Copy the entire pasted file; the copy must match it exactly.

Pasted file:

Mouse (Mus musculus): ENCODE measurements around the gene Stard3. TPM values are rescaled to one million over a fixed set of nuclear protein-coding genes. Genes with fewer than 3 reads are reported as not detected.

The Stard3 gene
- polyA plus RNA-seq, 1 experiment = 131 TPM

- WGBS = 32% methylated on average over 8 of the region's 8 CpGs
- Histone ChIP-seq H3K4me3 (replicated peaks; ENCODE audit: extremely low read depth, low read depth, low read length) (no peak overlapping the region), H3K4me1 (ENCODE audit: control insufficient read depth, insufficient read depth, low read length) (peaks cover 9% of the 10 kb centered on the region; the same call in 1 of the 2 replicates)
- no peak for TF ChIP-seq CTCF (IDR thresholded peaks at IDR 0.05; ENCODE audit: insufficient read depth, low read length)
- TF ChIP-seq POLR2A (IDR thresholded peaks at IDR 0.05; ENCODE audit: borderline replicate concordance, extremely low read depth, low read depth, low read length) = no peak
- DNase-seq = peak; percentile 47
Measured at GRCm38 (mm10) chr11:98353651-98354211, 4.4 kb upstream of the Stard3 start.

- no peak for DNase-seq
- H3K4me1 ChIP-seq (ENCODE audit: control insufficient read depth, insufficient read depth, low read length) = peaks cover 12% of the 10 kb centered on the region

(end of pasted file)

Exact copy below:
Mouse (Mus musculus): ENCODE measurements around the gene Stard3. TPM values are rescaled to one million over a fixed set of nuclear protein-coding genes. Genes with fewer than 3 reads are reported as not detected.

The Stard3 gene
- polyA plus RNA-seq, 1 experiment = 131 TPM

- WGBS = 32% methylated on average over 8 of the region's 8 CpGs
- Histone ChIP-seq H3K4me3 (replicated peaks; ENCODE audit: extremely low read depth, low read depth, low read length) (no peak overlapping the region), H3K4me1 (ENCODE audit: control insufficient read depth, insufficient read depth, low read length) (peaks cover 9% of the 10 kb centered on the region; the same call in 1 of the 2 replicates)
- no peak for TF ChIP-seq CTCF (IDR thresholded peaks at IDR 0.05; ENCODE audit: insufficient read depth, low read length)
- TF ChIP-seq POLR2A (IDR thresholded peaks at IDR 0.05; ENCODE audit: borderline replicate concordance, extremely low read depth, low read depth, low read length) = no peak
- DNase-seq = peak; percentile 47
Measured at GRCm38 (mm10) chr11:98353651-98354211, 4.4 kb upstream of the Stard3 start.

- no peak for DNase-seq
- H3K4me1 ChIP-seq (ENCODE audit: control insufficient read depth, insufficient read depth, low read length) = peaks cover 12% of the 10 kb centered on the region